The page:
At a house party, I posed for a joke photo with a male peer, me playfully mugging and lunging toward him and him pulling away from me, only to have a few guys get their hands on the negative, blow it up to 8 ½ x 11 in the school darkroom, make dozens of photocopies, and hang it up in every trophy case on campus.
My sister came back from college to pick me up at school that day, saw those photos, and asked me what was going on. I shrugged, took deep breaths to keep the tears at bay, and tried to act like it was a joke that I was in on when I certainly was not. She had just dipped her toes into the hell that I had to report to five days a week from 7:30 a.m. to 2:30 p.m.
I bore the albatross of "the girl who guys bullied,” and so many guys piled on because, well, it was what so many other guys seemed to be doing. In retrospect, I was the undeserving victim of a toxic cocktail of misogyny and groupthink at its worst.
The lament of some high-school girls is that “boys don’t even know that I exist,” and I truly wish that had been the case. Instead, I lived for years in an environment that I contend is far worse: being actively terrorized by a handful of guys.
My school was small enough that these guys weren’t strangers to me; these were my classroom contemporaries and social peers and science lab partners and neighbors and the guys who my friends liked. When your graduating class is only 95 kids, your options are to either socialize with your tormentors or live in an isolation booth.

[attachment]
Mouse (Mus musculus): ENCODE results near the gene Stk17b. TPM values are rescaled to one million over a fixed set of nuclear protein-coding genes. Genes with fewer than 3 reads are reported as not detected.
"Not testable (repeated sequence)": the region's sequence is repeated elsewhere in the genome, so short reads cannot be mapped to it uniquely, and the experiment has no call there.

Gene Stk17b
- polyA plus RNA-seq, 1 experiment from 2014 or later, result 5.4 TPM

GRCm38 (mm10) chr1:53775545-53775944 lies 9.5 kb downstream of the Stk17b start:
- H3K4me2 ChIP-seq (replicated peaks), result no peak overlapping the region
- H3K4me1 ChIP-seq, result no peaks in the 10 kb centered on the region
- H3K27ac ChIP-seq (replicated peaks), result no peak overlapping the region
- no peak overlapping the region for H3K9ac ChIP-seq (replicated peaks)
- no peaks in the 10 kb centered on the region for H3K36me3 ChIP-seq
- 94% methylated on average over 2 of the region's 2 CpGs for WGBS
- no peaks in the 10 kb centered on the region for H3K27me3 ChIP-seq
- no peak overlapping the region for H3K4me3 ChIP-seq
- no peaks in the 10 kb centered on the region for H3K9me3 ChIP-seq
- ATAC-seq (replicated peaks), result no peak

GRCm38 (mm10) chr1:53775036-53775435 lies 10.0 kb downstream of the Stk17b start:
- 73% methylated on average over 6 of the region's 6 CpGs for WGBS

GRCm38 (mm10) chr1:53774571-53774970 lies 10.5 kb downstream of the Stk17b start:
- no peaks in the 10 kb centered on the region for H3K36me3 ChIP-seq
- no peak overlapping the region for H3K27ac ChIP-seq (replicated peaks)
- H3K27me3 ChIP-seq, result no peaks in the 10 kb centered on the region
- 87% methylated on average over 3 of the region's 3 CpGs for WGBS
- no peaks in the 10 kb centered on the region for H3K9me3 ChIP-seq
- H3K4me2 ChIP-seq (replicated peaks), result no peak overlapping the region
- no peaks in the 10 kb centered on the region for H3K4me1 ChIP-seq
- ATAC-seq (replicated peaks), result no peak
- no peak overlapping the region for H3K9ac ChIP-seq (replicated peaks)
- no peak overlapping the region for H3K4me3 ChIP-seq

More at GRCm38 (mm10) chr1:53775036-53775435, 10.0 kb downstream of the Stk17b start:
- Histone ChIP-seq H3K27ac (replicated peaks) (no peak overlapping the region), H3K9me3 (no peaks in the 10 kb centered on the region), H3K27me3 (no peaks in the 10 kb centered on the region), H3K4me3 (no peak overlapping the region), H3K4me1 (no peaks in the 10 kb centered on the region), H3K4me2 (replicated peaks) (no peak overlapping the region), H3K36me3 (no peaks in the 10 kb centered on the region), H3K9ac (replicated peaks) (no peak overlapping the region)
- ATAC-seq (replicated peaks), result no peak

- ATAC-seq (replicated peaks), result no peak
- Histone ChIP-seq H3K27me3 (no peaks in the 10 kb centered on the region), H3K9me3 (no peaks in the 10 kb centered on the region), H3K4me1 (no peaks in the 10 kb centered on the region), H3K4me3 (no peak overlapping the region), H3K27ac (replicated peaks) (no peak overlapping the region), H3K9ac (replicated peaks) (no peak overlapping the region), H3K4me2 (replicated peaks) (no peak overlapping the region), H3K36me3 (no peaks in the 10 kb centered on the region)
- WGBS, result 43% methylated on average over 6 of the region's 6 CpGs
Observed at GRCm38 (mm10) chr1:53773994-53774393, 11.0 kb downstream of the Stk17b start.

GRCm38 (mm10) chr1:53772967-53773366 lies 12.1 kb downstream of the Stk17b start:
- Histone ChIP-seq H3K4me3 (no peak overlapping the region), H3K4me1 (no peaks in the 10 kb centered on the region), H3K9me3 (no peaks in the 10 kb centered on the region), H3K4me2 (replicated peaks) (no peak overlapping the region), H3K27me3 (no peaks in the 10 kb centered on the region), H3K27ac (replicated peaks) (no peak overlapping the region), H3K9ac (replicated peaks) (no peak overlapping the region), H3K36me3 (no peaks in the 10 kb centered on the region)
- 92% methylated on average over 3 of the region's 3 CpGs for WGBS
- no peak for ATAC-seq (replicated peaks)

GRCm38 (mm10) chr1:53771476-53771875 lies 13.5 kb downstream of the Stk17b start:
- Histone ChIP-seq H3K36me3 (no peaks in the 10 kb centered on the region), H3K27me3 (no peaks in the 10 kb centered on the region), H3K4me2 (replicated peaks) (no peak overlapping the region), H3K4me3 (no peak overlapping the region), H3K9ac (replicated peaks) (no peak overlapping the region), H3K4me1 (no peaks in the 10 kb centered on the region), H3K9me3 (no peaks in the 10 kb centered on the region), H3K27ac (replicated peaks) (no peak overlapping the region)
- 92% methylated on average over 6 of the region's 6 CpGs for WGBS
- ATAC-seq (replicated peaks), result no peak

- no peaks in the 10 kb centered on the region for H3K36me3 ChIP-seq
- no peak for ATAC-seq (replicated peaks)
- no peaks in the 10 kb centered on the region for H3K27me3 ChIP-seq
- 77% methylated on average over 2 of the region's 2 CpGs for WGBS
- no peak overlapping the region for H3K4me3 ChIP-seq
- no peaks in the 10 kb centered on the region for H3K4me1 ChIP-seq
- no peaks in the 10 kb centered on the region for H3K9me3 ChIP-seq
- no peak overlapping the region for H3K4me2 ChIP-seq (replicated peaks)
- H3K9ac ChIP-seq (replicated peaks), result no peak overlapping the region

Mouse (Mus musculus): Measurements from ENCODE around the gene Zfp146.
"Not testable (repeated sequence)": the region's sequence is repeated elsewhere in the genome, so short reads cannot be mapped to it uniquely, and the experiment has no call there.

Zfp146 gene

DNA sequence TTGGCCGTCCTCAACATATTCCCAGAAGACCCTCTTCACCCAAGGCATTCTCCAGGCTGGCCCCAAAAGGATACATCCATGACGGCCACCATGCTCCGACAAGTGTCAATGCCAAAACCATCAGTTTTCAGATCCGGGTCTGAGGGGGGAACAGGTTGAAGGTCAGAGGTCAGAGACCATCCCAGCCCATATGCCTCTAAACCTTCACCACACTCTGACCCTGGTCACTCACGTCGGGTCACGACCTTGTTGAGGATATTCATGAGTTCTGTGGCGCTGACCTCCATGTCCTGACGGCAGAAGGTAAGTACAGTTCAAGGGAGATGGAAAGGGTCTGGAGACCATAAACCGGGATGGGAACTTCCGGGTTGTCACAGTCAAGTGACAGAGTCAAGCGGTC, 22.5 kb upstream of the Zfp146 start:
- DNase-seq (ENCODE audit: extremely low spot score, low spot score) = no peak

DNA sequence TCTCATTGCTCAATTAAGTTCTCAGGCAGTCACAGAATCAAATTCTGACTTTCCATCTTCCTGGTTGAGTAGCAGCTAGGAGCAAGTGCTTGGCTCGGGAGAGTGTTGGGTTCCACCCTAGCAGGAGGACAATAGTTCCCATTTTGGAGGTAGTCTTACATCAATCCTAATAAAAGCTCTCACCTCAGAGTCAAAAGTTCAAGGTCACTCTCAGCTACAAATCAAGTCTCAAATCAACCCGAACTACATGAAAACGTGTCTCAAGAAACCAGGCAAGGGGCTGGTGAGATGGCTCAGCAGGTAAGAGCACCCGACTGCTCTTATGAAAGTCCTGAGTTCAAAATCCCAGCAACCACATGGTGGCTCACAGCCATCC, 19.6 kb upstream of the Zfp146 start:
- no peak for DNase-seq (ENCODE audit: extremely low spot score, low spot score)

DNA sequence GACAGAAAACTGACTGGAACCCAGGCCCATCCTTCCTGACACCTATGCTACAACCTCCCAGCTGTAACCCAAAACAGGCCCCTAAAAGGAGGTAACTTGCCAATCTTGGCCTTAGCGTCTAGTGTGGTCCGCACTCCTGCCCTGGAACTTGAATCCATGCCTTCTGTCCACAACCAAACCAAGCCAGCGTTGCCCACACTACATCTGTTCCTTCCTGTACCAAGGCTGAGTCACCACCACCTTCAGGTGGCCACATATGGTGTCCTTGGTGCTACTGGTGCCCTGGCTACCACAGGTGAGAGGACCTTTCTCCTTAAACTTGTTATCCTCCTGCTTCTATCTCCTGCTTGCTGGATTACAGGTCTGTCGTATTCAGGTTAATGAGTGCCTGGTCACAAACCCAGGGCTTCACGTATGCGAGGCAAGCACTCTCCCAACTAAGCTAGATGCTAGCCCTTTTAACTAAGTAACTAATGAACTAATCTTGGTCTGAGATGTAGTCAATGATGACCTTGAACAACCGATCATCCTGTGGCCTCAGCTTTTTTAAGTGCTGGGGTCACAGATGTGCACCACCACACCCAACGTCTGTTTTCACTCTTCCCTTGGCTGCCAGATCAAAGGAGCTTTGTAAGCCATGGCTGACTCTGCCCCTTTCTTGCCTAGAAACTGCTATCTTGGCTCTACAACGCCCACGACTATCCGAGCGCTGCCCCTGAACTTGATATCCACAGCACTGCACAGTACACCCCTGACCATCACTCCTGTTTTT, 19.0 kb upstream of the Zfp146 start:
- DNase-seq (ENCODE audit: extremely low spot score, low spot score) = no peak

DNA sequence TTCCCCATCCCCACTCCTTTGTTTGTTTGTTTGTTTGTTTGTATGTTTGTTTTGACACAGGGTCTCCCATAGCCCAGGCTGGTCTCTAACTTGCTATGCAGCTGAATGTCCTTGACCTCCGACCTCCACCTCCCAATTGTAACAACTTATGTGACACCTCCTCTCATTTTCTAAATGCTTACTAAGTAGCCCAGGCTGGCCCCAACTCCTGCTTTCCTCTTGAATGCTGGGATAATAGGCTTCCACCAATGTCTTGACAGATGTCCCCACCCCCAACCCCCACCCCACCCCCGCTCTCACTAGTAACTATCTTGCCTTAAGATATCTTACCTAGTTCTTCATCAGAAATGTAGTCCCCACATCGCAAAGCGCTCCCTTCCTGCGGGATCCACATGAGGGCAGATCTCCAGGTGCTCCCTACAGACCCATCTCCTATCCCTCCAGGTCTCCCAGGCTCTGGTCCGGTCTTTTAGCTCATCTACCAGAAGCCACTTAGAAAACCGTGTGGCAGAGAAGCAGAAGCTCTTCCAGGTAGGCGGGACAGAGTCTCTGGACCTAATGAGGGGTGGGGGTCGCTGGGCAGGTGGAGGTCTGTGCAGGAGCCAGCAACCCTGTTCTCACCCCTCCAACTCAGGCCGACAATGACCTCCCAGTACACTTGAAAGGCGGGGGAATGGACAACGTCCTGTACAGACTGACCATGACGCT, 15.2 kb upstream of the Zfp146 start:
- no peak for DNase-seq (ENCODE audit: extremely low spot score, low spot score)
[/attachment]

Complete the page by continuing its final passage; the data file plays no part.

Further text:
Being the subject of bullying is a profoundly lonely experience. No one wants to jump in and help you because it seems contagious. The saddest part is that bullying most often takes place in childhood or adolescence when you are least equipped to identify -- much less process or understand -- these newfound feelings of shame and isolation.
Most nights, I laid my head on the pillow and, after screaming into it and crying, I’d pray that I would wake up and this would all be over and I would no longer cringe at the sound of my own name or feel like I had a target on my back.